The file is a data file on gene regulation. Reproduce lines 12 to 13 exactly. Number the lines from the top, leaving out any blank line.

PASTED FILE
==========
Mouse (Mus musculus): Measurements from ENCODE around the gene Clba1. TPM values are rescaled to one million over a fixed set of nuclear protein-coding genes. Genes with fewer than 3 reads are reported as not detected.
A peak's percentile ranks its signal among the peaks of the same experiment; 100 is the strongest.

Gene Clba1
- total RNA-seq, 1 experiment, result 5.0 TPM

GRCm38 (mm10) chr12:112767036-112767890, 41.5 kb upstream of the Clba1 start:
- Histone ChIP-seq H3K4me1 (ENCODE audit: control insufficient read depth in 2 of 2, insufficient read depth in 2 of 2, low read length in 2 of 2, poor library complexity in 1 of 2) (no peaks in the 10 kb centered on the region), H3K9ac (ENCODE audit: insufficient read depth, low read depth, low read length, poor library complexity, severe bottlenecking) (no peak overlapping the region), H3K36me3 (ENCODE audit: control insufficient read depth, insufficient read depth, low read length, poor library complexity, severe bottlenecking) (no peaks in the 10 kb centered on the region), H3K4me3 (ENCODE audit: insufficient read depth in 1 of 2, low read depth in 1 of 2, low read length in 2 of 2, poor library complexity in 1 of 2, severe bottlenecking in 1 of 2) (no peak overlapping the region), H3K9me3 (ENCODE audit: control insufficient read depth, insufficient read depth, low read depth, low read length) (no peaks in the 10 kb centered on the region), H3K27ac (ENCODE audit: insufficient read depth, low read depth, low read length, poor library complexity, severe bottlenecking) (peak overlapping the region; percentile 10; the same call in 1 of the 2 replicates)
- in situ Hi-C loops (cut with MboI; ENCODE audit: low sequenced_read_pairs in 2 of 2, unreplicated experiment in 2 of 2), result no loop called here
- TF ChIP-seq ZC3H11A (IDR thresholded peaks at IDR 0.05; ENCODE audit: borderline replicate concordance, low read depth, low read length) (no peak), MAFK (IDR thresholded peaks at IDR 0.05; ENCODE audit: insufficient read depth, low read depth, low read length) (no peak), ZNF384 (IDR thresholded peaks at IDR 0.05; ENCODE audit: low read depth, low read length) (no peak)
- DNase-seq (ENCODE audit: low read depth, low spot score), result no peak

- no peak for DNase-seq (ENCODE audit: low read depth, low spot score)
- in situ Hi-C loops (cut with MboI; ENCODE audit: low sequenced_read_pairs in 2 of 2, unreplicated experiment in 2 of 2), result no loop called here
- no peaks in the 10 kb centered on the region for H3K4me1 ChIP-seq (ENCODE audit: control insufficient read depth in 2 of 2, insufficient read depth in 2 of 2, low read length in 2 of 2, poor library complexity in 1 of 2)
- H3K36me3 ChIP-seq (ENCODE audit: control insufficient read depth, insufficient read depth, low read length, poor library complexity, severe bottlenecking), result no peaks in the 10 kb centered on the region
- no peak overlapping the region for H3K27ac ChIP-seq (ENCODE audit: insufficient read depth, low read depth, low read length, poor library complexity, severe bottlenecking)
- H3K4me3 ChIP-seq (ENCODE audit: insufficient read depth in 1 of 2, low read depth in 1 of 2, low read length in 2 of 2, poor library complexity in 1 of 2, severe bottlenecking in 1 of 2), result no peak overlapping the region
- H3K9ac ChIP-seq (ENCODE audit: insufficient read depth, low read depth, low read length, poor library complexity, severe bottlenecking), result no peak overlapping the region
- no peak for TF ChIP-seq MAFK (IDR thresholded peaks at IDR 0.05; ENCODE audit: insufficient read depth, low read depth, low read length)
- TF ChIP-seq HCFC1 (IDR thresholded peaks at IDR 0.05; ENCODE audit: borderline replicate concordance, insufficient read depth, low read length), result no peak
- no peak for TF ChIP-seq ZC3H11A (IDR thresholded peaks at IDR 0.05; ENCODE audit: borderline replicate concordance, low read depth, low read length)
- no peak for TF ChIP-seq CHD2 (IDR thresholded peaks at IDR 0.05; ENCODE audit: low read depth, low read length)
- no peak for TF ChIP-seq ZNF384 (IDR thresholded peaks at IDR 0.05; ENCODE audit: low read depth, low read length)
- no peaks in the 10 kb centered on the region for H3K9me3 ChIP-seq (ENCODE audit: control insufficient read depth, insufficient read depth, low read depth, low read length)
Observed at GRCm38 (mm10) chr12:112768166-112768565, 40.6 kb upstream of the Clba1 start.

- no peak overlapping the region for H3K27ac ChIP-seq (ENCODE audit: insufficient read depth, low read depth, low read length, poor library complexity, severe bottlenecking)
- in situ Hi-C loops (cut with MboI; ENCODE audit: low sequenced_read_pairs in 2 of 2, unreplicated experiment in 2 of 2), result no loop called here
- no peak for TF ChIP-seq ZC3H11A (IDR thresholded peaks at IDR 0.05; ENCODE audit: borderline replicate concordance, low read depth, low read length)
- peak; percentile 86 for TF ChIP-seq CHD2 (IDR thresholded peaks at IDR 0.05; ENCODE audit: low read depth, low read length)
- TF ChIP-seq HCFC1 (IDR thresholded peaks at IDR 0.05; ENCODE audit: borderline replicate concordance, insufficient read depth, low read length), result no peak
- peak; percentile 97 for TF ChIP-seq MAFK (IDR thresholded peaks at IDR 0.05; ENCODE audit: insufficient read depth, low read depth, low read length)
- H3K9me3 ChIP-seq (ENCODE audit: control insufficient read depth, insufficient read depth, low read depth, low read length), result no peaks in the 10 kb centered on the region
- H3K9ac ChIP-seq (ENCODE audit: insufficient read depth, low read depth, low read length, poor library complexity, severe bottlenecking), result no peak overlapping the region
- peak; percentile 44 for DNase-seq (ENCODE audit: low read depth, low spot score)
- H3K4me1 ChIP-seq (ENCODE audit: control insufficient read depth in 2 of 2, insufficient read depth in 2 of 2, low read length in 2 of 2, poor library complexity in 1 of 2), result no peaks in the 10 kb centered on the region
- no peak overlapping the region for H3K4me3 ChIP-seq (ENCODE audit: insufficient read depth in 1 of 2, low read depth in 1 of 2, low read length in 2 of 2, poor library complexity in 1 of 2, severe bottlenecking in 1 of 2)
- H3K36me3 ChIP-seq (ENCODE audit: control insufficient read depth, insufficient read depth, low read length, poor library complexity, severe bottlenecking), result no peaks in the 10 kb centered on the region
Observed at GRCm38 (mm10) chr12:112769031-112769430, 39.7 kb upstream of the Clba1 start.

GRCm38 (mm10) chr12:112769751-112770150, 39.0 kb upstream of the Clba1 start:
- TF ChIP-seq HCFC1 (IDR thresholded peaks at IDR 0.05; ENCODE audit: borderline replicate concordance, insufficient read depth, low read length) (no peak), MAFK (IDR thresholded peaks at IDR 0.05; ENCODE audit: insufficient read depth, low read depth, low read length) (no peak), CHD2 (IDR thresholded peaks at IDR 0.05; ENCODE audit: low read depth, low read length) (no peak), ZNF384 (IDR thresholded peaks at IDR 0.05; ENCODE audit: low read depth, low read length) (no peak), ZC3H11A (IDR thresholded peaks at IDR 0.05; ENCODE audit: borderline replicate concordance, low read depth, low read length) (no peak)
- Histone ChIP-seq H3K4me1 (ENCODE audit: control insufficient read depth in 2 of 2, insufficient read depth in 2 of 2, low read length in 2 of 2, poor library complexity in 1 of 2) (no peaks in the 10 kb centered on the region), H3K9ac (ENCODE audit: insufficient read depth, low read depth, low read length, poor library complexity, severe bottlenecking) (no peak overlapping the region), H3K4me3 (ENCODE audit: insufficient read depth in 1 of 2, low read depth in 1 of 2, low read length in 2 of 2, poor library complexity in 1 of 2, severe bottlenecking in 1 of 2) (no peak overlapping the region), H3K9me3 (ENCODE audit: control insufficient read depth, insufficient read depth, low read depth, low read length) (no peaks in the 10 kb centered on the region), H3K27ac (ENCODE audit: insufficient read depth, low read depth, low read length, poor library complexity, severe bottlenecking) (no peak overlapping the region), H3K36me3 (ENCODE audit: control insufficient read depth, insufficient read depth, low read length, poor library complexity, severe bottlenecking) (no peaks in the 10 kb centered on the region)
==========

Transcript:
- no peaks in the 10 kb centered on the region for H3K4me1 ChIP-seq (ENCODE audit: control insufficient read depth in 2 of 2, insufficient read depth in 2 of 2, low read length in 2 of 2, poor library complexity in 1 of 2)
- H3K36me3 ChIP-seq (ENCODE audit: control insufficient read depth, insufficient read depth, low read length, poor library complexity, severe bottlenecking), result no peaks in the 10 kb centered on the region